Learning effect for the motor learning tasks

Sequences comparison showed significant results for both ML tasks: comparing 1st to 4th block of 5 min (p = 0.0003), 1st to 3rd 5 min (p = 0.0014), 1st to 2nd 5 min (p = 0.0036) and 2nd to 4th 5 min (p = 0.0109) of MLsighted (Figure 1), and comparing first and last sequences of MLblindfold (triangle: p = 0.0250; square: p = 0.0052; pentagon: p = 0.0024) (Figure 2). All participants improved their performance on the tasks sequence over time, which indicates that successful learning had occurred.

thumbnail
Figure 1. Behavioral results of task MLsighted.

Lines indicate individual subjects' performance (number of traced words/shapes) over time. * = p<0.05. ** = p<0.01. *** = p<0.001.

https://doi.org/10.1371/journal.pone.0034273.g001

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Figure 2. Behavioral results of task MLblindfold.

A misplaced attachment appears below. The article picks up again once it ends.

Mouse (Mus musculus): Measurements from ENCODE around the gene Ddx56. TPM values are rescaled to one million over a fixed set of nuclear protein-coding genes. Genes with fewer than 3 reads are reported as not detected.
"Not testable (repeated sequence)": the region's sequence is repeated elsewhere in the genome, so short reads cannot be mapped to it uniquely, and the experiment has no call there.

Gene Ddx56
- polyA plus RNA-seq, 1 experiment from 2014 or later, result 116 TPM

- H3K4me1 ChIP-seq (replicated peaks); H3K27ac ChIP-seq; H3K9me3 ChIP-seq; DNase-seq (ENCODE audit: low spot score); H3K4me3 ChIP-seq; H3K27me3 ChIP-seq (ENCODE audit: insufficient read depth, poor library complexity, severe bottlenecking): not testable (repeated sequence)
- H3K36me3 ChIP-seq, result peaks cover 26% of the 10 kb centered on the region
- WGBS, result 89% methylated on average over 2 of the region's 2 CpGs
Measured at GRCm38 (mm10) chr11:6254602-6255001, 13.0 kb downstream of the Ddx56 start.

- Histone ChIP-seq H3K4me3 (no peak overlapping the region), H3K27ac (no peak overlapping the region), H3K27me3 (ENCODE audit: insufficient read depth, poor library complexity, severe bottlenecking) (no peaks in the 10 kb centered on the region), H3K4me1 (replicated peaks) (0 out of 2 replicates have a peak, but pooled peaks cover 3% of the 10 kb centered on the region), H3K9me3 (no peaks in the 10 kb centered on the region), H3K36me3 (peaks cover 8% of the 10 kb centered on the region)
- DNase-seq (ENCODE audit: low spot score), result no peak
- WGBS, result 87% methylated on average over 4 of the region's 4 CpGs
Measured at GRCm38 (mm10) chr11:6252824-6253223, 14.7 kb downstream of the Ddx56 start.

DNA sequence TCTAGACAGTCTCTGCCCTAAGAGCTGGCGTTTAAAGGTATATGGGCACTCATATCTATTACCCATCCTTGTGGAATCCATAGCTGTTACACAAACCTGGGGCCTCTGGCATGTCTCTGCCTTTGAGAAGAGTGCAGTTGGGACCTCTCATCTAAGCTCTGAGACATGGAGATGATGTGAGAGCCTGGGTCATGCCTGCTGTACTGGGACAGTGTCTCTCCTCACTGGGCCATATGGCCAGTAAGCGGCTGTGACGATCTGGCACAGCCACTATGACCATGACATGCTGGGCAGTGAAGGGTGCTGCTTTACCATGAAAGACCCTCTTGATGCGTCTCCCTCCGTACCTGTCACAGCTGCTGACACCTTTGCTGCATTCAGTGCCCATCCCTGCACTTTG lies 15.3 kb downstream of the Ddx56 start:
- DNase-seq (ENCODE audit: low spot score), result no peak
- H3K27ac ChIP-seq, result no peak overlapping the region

Box-and-whisker plots show amount of completed shapes of the first and last sequence of each shape. T = Triangle; S = square; P = Pentagon. * = p<0.05. ** = p<0.01.

https://doi.org/10.1371/journal.pone.0034273.g002

Pain threshold across the three motor tasks and both hands (left trained and right untrained control hand)

We initially conducted an ANOVA with two factors (motor task and hand). This analysis showed only an effect for hand (differential effect when comparing left trained vs. right control hand, p = 0.0001). We therefore conducted separated models for each hand. For the left trained hand, there was a similar increase in pain threshold across the three motor tasks. Analyses showed a significant increase in pain threshold of MLblindfold (p = 0.0037, threshold increase of 17.96%), MLsighted (p = 0.0182, threshold increase of 15.85%), and MAsimple (p = 0.006, threshold increase of 31.24%). Although the simple task had a larger magnitude increase in pain threshold, this was not statistically significant (p = 0.15) when compared to the other two motor tasks (Figure 3). We then conducted the same analysis for the control hand (right untrained hand). The results showed that there was no significant change in the control hand for these three tasks (MLblindfold: p = 0.5773, threshold increase of 1.81%; MLsighted: p = 0.9821, threshold increase of 0.15%, MAsimple: p = 0.1356, threshold increase of 6.53%) (Figure 4). This indicates that the effects of pain alleviation were side specific and thus induced by the motor tasks.